But here there are sort of two lines, maybe three lines that really matter. The blue line which spikes back in 2014. That's over May, June, and July, and then you look at the orange line which plummet over February, March, April.

That blue line is 2014 and the surge of unaccompanied minors in illegal migration that Barack Obama faced back in 2014. In 2017 is the Donald Trump's first year in office. You can see the red line in the middle there, which is incomplete, are the numbers so far for this year.

So, yes you are accurate when you say there has been this huge jump in numbers for 2018. But it's returned to sort of the historic normal the last couple years which is still historically low by over the longer picture of what we're looking at here for illegal entry into the U.S. via the southern border.

So, Mo, what we are looking at here is that President Obama when he was confronted by you know a similar situation having to deal with a lot of unaccompanied children that was sort of forced upon him.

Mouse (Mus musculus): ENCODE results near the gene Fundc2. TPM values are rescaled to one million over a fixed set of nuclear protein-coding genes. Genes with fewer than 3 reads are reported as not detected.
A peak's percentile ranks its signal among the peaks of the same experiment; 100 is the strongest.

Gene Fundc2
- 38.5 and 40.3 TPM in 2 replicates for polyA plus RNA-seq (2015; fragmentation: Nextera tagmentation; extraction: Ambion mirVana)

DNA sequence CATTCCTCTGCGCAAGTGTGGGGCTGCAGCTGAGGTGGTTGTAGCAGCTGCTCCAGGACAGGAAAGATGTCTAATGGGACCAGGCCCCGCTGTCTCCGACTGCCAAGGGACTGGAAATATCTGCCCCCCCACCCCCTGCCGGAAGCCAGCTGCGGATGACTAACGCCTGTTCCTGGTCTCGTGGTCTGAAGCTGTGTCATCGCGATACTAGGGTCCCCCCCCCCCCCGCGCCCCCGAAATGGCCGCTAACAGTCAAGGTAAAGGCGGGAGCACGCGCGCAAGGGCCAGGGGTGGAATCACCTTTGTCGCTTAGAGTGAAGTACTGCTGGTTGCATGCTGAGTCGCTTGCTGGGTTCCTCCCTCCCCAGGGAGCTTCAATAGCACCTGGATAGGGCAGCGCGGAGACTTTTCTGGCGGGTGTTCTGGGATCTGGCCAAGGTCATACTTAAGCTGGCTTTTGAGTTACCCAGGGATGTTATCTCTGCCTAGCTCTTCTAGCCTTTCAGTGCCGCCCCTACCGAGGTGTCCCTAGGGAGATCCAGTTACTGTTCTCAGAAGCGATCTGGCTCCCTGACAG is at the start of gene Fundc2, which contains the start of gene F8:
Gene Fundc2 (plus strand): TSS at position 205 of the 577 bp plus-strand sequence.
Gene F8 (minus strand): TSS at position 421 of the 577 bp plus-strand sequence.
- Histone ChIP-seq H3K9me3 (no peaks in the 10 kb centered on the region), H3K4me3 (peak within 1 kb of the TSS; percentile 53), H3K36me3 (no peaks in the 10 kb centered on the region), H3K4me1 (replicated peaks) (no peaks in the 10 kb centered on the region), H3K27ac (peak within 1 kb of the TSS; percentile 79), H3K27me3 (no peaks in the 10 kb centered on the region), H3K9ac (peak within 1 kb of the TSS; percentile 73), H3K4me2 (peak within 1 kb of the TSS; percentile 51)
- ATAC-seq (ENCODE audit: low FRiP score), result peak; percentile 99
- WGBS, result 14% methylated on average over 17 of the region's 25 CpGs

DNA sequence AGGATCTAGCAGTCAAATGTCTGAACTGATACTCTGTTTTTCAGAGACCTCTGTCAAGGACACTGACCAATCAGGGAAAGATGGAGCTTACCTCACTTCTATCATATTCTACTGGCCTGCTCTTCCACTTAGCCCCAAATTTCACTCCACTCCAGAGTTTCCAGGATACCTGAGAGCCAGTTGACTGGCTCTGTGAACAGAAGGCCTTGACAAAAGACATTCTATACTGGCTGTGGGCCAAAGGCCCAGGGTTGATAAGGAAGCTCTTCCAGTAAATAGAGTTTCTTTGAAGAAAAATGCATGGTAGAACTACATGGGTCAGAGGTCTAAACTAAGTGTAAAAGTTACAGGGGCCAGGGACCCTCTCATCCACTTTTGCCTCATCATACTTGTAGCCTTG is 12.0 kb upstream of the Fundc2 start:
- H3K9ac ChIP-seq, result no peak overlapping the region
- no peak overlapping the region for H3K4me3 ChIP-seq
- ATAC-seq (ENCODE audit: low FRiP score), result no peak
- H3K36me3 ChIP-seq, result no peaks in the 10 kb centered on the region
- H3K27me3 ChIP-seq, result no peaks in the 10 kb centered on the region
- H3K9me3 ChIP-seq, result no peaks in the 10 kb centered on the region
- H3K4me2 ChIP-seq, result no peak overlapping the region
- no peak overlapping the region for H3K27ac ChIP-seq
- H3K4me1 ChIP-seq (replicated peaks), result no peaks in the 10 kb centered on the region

This is a situation where Donald Trump saw these numbers go up after an historically incredibly low year back up to normal levels or relatively normal levels, he made a choice, a political choice that this is what he wanted to do.

KELLY: Well, that was the key point, when you say he made a political choice, as always, he was only speaking to one group of people, his core group of supporters, and not necessarily taking into account how this was going to play out in the real world.

It's nice to say zero tolerance. When he removed the aspect of discretion where they could make decisions and not just have a uniform policy across the board this is why we are here, and this is why I blame the president if only because it happened on his watch his AG asked for this and so here we are.